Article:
All of this leaves three possibilities for the pragmatists. One is for Putin's team to ignore history and everything they know to be true and play geopolitical Russian roulette. In other words, they can push for confrontation with the West and pray that the counterstrikes are not too horrible. The second is to do nothing -- fearing the consequences of all actions too much to take any -- or continue with the recent trend of rhetorical spasms. Under this "strategy," the Russian government would succumb to the problems foreseen by Andropov a generation ago.
The third possibility is a leadership displacement. Just as Putin displaced Russia's oligarchs, reformers and siloviki because he felt their ideas would not translate into success for Russia, those power groups feel the same way about the Putin government. The option, then, is for one of these groups to somehow displace the current government and attempt to remake Russia yet again. Several caveats apply: It would have to be a group cohesive enough to take and hold power, committed enough to a defining ideology to ignore any deficiencies of that ideology, and either trusted or feared enough by the population to be allowed to wield power.
Russia's oligarchs are neither united nor trusted, and historically have placed self-interest far above national interests. The reformers, while united, are clearly not trusted by the populace as a whole, and the idealism of the group that implemented the disastrous shock therapy in the early 1990s is long gone.
The siloviki, however, are broadly cohesive and populist, and they have not allowed economics or politics to get in the way of their nationalism or ideological opposition to capitalism and the United States. Moreover, they have little fear of using the military club when the natives -- or the neighbors -- get restless.
Assuming Russia does not become paralyzed by fear, it appears destined to return to a model in which the nationalists, military and intelligence apparatuses call the shots -- a sort of Soviet Union with a Russian ethnic base. If this is the case, the only question remaining is: Who will lead the transformation?
With every passing day, Putin seems less fit for the role.
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Monday, 3 July 2006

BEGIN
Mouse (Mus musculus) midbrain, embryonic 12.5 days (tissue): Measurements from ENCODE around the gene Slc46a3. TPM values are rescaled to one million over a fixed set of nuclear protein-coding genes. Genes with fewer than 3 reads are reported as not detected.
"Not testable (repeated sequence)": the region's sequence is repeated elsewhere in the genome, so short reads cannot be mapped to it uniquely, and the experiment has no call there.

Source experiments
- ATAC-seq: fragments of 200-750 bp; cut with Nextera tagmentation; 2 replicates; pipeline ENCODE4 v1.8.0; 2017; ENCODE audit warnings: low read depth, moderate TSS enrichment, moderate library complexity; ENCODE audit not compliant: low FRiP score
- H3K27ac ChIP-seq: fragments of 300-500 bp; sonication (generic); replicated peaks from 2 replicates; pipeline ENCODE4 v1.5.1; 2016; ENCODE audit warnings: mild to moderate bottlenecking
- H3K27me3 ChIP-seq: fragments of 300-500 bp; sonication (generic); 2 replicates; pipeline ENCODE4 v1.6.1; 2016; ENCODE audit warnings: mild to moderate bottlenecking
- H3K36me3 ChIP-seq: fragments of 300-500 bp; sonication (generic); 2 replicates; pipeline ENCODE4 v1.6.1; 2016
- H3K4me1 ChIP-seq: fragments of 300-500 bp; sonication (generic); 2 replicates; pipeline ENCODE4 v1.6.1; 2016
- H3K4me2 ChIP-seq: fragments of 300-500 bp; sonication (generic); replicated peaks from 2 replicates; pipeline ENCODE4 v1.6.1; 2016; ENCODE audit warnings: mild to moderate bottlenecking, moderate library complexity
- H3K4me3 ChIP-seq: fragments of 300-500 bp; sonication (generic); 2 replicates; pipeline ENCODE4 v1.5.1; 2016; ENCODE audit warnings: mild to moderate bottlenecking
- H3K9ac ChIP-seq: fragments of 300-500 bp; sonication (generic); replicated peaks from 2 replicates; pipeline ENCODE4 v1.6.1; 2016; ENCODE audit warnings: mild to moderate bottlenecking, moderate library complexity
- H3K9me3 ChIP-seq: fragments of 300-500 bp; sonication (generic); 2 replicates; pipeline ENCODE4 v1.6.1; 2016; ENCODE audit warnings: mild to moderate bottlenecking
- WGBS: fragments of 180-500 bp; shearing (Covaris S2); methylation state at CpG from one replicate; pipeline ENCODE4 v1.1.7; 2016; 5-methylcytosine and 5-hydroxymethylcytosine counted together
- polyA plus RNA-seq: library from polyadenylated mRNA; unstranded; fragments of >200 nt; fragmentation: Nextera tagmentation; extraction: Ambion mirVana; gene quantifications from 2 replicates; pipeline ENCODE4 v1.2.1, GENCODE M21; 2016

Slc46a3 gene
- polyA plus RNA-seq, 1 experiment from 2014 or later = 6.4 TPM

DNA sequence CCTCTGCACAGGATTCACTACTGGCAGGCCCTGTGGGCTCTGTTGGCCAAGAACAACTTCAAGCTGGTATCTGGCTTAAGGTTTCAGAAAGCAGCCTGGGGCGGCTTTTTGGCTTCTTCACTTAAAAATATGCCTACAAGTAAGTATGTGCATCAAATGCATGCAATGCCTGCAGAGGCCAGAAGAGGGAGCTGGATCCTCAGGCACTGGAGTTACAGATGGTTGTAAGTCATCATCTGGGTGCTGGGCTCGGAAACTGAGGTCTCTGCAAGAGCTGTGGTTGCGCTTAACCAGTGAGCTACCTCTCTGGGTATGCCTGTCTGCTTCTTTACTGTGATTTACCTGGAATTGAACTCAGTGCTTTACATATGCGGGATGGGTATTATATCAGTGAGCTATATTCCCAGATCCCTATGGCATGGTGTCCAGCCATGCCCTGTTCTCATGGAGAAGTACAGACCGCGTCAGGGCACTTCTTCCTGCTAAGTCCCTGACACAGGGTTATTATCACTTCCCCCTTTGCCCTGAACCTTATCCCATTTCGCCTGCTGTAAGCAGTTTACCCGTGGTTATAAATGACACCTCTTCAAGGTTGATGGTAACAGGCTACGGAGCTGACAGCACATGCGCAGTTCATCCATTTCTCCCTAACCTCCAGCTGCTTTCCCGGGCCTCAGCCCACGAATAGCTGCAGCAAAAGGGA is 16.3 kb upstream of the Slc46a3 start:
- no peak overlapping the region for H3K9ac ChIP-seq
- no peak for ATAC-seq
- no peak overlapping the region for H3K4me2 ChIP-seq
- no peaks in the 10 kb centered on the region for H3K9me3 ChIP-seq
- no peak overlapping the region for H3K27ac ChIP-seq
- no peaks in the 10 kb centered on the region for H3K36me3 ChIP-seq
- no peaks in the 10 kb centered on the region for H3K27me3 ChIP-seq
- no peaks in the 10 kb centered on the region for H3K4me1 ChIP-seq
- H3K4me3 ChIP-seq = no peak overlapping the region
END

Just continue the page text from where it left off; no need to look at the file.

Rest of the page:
The Open Trackback Alliance XXXIII
For your listening pleasure while you browse
"Der er et yndigt land" (There Is A Lovely Land)
Words by: Adam Gottlob Oehlenschlager
Music by: Hans Ernst Kr?yer
"Derer et yndigt land" was first performed for a large gathering of Danes in 1844, and became popular quickly with the Danish people. It was adopted later that year by the Danish government as a national anthem, but not the sole national anthem. This anthem is on equal status with "Kong Christian",which is both the national and royal anthem.
When the Danish anthem is usually performed or sung, the first verse is played in its entirety, then it is followed by the last four lines of the last verse. (This is true whether the lyrics are sung or not
Recentlty I have been posting music to Illustrate the Diversity of America, this week I have a different motive to express Solidarity with DENMARK
I maintain my Support of Denmark, and will later today, post links to and my thoughts about a Danish Editorial "We are being pissed upon by Per Nyholm "
I think I shall title my Post, "There is no "But" in "Freedom of Speech".
When I first started upon my journey through the blogverse I created a Statement of Purpose
Now upon reading it, one can realize that I did not hold to every detail of that original statement, but from it's basic premise, I have never swayed, in my belief that the Blogs are in fact the Committees of Correspondence of the Second American Revolution.
And that it is a Revolution of Information, no longer can we afford and allow elite gateways to control what we can see, hear and discuss.
For I believe that those bloggers who find their way, here and in particular from the Blogs associated with Sam.
HAVE SOMETHING TO SAY.
Some of us are more Serious, some of us are more lighthearted and some post the common ordinary things that make one smile and recall that Life without the simple things to treasure is meaningless.